Democrats would firmly disagree that the Affordable Care Act does not work, given that the number of people without health insurance has sharply declined since it was passed in 2010. Some Democrats have proposed ways to reduce out-of-pocket costs, mainly by bolstering subsidies and extending the pool of people who would qualify for them.
Democrats running for president have proposed Medicare-for-all, essentially a single-payer plan, or making Medicare (a government plan for people over 65) available to people younger than retirement age. The version proposed by Sen. Bernie Sanders (I-Vt.) would eliminate private insurance and offer insurance instead through the federal government.
Trump’s numbers for private insurance are a little off. The Census Bureau says that in 2017, 217 million Americans had private insurance, with 181 million covered through an employer and 52 million directly purchasing it. Meanwhile, 123 million Americans are covered already through a government plan, such as Medicare, Medicaid or the military health system.
“Can you believe that the Radical Left Democrats want to do our new and very important Census Report without the all important Citizenship Question. Report would be meaningless and a waste of the $Billions (ridiculous) that it costs to put together!” (April 1 tweet)
The Trump administration wants to add a question to the 2020 Census asking whether respondents are U.S. citizens. Trump claims the census would be “meaningless” without this “all-important question.” But numerous experts — including those in the Census Bureau — say that adding a citizenship question would depress response rates by intimidating immigrants fearing potential deportation. (The census is supposed to count all residents, not just citizens.)
More than a dozen states and cities and a range of groups sued in 2018 to block the question, calling it a ruse by the Trump administration to weaken the political power of heavily Democratic states with large immigrant populations. Census data is used to allocate federal funds, draw legislative districts and reapportion congressional seats.
The citizenship question has been blocked by two federal judges and is pending before the Supreme Court. The lower-court judges listed serious concerns about Commerce Secretary Wilbur Ross’s decision-making process. Ross oversees the Census Bureau and overruled career officials who had recommended against adding the question.
The judges said Ross’s decision to add the question was based on a false premise. Ross testified in Congress that the Justice Department “initiated the request” for the citizenship question to gather better data to protect voting rights for minorities.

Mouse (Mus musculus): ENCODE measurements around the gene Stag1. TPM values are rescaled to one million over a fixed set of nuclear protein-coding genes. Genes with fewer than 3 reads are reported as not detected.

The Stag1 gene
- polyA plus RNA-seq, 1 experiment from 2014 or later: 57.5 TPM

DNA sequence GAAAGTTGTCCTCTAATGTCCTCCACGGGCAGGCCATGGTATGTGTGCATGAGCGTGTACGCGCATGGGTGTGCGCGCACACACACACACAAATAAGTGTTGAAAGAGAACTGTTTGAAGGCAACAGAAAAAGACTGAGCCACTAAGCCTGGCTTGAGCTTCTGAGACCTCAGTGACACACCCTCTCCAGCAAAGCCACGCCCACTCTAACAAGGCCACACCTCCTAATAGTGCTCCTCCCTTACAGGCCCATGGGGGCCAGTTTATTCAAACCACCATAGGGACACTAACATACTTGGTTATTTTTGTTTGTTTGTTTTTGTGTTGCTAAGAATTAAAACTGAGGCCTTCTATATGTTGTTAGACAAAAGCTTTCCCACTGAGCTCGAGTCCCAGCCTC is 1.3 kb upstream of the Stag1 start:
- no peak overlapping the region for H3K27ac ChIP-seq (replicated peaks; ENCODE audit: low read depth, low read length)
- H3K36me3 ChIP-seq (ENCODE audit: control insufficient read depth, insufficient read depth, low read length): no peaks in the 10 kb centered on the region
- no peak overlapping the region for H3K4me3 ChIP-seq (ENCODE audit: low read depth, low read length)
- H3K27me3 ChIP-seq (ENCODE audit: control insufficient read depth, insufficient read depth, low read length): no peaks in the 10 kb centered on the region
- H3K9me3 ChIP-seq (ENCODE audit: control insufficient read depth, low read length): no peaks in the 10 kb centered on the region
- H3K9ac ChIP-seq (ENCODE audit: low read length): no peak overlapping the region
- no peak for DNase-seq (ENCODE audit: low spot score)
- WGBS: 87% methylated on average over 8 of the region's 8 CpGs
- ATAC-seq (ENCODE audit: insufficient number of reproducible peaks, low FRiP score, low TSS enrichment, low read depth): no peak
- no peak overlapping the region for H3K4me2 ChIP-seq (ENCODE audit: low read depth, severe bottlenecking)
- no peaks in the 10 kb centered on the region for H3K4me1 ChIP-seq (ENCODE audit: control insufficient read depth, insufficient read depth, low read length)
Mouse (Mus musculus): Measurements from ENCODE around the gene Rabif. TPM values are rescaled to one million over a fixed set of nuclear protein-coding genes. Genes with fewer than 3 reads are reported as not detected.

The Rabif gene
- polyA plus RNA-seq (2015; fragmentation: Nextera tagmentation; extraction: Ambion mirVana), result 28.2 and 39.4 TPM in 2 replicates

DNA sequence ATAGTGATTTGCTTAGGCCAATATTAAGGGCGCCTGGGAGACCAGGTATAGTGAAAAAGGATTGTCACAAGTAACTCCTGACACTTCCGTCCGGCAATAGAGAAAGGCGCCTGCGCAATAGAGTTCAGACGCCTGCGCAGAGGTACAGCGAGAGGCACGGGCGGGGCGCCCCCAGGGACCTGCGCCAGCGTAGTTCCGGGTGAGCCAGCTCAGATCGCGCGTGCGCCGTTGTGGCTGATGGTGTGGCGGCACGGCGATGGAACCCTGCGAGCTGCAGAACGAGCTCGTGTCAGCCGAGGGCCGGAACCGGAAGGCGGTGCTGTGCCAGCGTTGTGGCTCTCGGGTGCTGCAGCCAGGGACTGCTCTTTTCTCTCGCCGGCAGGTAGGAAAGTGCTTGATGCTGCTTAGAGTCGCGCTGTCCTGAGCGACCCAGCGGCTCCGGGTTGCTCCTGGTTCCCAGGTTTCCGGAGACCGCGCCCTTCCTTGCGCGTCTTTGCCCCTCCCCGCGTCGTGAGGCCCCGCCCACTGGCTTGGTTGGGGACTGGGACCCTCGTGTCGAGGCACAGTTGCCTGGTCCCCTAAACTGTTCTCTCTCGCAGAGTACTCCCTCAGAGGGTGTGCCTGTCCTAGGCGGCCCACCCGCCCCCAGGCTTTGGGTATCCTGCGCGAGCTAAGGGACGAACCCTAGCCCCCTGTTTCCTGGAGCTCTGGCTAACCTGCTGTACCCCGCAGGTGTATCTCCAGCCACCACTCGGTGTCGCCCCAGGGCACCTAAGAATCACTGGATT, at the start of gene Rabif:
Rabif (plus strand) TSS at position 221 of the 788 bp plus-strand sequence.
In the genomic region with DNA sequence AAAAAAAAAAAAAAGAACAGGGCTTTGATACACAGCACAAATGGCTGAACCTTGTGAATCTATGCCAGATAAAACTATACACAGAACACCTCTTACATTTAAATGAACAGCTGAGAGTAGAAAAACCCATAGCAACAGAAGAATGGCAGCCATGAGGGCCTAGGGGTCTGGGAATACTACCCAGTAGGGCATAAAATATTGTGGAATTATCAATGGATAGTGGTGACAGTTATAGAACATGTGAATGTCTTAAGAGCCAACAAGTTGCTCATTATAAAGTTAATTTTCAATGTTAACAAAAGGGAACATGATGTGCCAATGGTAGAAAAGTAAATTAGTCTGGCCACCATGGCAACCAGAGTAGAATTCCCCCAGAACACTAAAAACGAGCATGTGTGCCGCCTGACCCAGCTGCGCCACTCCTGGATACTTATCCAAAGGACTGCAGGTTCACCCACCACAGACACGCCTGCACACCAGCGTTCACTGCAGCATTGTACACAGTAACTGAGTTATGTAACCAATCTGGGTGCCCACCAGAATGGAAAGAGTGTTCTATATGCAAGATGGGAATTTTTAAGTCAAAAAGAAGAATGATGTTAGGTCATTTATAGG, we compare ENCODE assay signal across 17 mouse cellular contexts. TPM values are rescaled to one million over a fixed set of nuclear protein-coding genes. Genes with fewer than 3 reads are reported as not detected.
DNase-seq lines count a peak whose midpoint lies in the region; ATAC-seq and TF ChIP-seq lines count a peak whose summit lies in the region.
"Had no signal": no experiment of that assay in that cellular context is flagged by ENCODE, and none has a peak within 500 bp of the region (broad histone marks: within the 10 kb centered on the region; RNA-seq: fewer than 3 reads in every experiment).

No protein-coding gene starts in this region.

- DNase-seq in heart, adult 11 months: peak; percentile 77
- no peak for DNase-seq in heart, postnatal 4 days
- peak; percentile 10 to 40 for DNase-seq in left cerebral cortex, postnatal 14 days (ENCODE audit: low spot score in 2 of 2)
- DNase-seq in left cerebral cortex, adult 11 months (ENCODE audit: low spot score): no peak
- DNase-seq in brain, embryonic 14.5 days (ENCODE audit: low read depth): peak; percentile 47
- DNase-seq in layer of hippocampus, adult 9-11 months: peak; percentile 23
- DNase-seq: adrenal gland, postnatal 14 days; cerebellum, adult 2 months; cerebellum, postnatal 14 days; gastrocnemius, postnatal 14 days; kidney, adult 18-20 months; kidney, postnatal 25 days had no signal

The two judges also mentioned violations of the Administrative Procedure Act and the potential for an undercount, according to career Census Bureau officials and other experts. One judge found that the question violated the Constitution.
The census has not had a citizenship question since 1950.
"In 1998, Rep. Jerry Nadler strongly opposed the release of the Starr Report on Bill Clinton. No information whatsoever would or could be legally released. But with the NO COLLUSION Mueller Report, which the Dems hate, he wants it all. NOTHING WILL EVER SATISFY THEM!” (April 2 tweet)
Trump goes back and forth on whether special counsel Robert S. Mueller III’s nearly 400-page report on Russian interference in the 2016 election and potential obstruction of justice by the president should be released to the public.
On March 16, after the House voted 420 to 0 to release the report, Trump tweeted: “I told leadership to let all Republicans vote for transparency. Makes us all look good and doesn’t matter.” On March 20, he said “I don’t mind” when asked whether the public has a right to see the Mueller report. “I mean, frankly, I told the House, ‘If you want, let them see it,’ ” Trump said.
But maybe he does mind. On April 2, Trump brought up old comments from Rep. Jerrold Nadler (D-N.Y.), chairman of the House Judiciary Committee, who opposed the full release of independent counsel Kenneth Starr’s report on President Bill Clinton’s affair with Monica Lewinsky. “It’s grand jury material. It represents statements which may or may not be true by various witnesses. Salacious material. All kinds of material that it would be unfair to release,” Nadler said in 1998, as The Post’s Colby Itkowitz reported.
Now Trump is in the White House, and Nadler has changed his tune, the president suggests.
But there are some key differences here. Starr delivered his full, unredacted report to Congress in 1998, complete with grand jury testimony. Congress debated how much of the report to release to the public.
Attorney General William P. Barr plans to redact some information from Mueller’s report, such as grand jury material, before turning it over to Congress. Democrats are seeking access to all of Mueller’s findings and underlying evidence.
"Robert Mueller was a God-like figure to the Democrats, until he ruled No Collusion in the long awaited $30,000,000 Mueller Report.” (April 2 tweet)
Mueller is careful to break down direct and indirect costs from his investigation, as we’ve reported, and is far below what independent counsels spent investigating Clinton.
Mueller through September 2018 had reported $25.2 million in costs. Presumably, this figure will rise when the final costs are released. But Mueller also made money for the government, namely by seizing properties owned by former Trump campaign chairman Paul Manafort. Independent journalist Marcy Wheeler has estimated the value of Manafort’s seized assets at $46 million.